Democrat presidential candidate Joe Biden announced Kamala Harris as his running mate on Tuesday, making her the first woman of colour on a presidential ticket.
Here's what you need to know about the woman who could be the next vice president of the United States.
Who is Kamala Harris?
The Californian senator was born in Oakland in October 1964 to immigrant parents, her mother, a cancer researcher from India, and her father, Jamaica.
If elected, she will be the first vice president to have attended a historically black university, in her case Howard University in Washington DC.
The presidential ticket isn't the first time Ms Harris has broken records. She was also the first woman and the first black attorney general in the history of California.
Before serving as attorney general, the 55-year-old Ms Harris was the district attorney in San Francisco. She was elected to the Senate in 2016.
Ms Harris ran against Mr Biden in the Democratic primary, but dropped out early in the race.
What does she stand for?
Ms Harris has been lauded for fighting for progressive change during her career.
Her most successful programme, called "Back on Track," called for non-violent first-time drug offenders to avoid jail by getting a high school diploma.
She also initiated a project for anti-bias training for law enforcement agencies throughout California.
Arguably her biggest achievement in the eyes of civil rights activists was "Open Justice," an online portal that made a wide range of criminal justice data available to the public, including the number of deaths and injuries in police custody.
Many today reject claims that she did not go far enough in pushing for criminal justice reform, arguing she was being judged by unfair standards.
"I am a public defender, I work day and night fighting for justice in San Francisco and the fact is that she did implement very progressive programmes, period, end of story," Niki Solis, who faced Ms Harris many times in court when she was district attorney, told AFP.
What about foreign policy?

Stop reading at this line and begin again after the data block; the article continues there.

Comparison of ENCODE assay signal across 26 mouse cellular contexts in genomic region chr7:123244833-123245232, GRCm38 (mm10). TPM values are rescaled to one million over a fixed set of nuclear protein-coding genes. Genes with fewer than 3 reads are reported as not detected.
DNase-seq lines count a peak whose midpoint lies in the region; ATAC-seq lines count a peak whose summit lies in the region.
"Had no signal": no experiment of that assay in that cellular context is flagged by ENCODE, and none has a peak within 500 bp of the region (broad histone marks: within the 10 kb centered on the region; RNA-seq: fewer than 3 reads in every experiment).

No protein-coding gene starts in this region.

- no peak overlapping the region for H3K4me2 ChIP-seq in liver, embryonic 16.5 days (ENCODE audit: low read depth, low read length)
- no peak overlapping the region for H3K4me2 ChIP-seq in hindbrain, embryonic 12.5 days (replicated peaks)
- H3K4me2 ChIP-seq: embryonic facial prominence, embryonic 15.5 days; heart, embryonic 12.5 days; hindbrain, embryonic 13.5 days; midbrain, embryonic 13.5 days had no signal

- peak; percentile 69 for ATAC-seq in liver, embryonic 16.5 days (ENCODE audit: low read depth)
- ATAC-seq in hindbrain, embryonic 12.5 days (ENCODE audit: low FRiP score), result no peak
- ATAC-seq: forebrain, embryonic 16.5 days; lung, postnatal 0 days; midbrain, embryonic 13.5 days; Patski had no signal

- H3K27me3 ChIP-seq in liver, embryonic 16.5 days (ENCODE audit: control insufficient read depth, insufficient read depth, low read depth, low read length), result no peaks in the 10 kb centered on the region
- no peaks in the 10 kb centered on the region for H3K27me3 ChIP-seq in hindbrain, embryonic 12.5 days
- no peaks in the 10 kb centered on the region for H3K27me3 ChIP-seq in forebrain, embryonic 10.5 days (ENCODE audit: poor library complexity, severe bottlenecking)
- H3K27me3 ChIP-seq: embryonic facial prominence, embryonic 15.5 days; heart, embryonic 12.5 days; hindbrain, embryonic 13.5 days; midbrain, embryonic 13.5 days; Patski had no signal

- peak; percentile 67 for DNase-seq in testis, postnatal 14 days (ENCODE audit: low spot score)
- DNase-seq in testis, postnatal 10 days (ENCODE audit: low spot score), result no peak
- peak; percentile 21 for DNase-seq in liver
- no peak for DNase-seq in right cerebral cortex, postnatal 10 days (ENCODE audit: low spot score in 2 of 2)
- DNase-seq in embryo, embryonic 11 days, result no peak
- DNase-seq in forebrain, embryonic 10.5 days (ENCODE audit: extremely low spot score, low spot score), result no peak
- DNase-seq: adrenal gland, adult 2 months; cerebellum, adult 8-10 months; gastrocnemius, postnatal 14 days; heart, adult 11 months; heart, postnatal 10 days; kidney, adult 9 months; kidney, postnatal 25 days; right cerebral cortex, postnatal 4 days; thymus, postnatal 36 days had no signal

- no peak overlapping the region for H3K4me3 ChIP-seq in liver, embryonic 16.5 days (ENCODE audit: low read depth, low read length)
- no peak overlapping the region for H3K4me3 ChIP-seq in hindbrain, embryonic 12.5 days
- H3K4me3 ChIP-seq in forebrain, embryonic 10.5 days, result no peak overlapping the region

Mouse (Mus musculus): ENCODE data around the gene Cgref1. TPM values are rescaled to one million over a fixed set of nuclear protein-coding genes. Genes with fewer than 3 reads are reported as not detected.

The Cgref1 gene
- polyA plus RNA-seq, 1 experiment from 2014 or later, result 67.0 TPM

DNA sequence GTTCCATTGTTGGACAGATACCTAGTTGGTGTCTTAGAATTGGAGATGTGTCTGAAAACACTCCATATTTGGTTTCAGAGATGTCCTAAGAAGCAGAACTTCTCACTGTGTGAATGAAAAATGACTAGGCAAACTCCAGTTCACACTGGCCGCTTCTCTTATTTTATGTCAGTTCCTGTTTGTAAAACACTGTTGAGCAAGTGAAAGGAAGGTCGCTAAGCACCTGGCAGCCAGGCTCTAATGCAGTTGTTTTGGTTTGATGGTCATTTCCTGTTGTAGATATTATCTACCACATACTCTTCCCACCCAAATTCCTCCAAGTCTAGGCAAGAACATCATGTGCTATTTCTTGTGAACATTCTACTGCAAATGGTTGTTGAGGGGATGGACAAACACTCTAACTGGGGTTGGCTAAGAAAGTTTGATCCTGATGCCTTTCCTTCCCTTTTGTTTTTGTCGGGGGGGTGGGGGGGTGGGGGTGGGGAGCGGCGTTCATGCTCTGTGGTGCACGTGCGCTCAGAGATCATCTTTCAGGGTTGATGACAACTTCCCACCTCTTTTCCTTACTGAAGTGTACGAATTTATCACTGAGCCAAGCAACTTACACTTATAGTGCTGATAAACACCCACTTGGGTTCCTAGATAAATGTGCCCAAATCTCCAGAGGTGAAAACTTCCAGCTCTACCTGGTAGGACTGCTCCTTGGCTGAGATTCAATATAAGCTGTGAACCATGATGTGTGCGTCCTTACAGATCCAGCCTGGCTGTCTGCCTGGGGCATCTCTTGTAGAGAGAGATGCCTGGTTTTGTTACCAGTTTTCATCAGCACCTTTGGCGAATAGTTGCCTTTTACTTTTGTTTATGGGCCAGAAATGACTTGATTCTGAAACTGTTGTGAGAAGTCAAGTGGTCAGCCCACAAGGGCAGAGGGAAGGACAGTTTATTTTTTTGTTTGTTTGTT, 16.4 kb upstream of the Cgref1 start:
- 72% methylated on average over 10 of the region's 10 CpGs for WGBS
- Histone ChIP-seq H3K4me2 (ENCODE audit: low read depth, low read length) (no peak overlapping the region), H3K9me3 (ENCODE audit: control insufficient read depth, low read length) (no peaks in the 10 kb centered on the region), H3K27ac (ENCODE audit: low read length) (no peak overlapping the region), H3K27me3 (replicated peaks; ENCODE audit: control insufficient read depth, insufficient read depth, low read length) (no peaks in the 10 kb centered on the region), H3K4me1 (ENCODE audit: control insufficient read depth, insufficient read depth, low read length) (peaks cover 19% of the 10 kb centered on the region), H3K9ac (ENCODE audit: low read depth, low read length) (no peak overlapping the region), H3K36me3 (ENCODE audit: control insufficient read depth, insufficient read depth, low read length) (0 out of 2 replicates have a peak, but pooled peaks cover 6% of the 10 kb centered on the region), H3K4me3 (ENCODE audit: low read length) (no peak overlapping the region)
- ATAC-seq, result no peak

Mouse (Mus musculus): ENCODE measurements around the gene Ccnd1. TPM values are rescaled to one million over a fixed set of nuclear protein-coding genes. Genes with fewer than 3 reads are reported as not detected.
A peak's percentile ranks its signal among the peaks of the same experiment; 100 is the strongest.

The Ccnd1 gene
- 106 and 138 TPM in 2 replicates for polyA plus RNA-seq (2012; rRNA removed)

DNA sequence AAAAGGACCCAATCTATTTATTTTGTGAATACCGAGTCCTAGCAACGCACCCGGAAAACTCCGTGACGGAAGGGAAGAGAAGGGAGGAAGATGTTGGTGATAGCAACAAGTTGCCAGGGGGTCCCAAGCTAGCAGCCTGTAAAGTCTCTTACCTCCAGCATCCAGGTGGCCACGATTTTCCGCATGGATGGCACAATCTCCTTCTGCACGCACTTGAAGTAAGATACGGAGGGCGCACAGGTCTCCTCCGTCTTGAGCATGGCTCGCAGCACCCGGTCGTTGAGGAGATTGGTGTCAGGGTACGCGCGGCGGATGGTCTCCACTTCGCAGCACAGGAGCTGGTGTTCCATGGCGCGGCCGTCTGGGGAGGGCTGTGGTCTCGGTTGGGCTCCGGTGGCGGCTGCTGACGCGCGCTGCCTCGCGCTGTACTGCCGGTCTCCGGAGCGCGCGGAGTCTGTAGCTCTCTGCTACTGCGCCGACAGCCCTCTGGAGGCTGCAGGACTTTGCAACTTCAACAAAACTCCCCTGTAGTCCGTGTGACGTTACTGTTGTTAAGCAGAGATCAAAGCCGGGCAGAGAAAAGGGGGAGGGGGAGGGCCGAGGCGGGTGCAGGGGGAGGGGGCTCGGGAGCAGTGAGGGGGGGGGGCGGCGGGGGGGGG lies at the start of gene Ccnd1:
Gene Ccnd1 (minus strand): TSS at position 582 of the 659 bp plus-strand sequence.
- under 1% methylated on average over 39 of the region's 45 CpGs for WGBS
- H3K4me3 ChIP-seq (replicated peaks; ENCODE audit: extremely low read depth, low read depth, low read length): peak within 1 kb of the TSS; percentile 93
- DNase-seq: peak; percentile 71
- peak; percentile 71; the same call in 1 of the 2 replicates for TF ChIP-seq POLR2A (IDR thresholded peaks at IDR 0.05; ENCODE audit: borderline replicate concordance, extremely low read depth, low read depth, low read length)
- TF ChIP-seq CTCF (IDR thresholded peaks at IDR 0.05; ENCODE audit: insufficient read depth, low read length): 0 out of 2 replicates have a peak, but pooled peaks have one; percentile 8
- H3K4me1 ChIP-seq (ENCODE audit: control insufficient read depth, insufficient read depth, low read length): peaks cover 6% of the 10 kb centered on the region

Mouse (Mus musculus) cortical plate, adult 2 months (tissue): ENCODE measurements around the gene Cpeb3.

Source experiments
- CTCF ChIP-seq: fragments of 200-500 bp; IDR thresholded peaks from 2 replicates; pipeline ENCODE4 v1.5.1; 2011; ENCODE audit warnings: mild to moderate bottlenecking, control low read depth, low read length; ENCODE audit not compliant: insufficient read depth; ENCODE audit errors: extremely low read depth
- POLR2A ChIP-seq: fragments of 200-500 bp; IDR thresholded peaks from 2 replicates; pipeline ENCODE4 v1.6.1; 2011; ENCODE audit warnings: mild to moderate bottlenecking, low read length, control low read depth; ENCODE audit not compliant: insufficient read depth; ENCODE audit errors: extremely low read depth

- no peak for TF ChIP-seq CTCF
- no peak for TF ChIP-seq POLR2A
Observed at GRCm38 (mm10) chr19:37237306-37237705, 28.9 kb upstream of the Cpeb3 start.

Ms Harris is in favour of rejoining the 2015 nuclear deal with Iran, after Donald Trump's withdrawal from the deal in May 2018. She told the Council on Foreign Relations last year that the US should rejoin the deal “as long as Iran also returned to verifiable compliance".
She also supports ending the war in Afghanistan with a political settlement and has voiced support for a two-state-solution between Israel and Palestine.
She has called Israel “a critical ally and friend".
Ms Harris has drawn criticism for her past as prosecutor and attorney general in California, including her offices’ attempts to block bids for freedom from men of colour who had been wrongfully convicted of crimes.
She said she worked to thread the needle between law-and-order toughness and a protective instinct for those who needed it.
"For better or worse, Kamala has built her brand around being the top cop," said Steve Phillips, a San Francisco fund-raiser and host of a podcast called Democracy in Colour who backed Ms Harris's first campaign for attorney general.
Police brutality has very much been in the news following the death of George Floyd and Ms Harris has also been criticised for failing to intervene in cases involving police violence.
While serving as attorney general in 2016, for example, she opposed a bill to investigate deadly police shootings following the death of a stabbing suspect – shot 21 times by police – that sparked huge protests.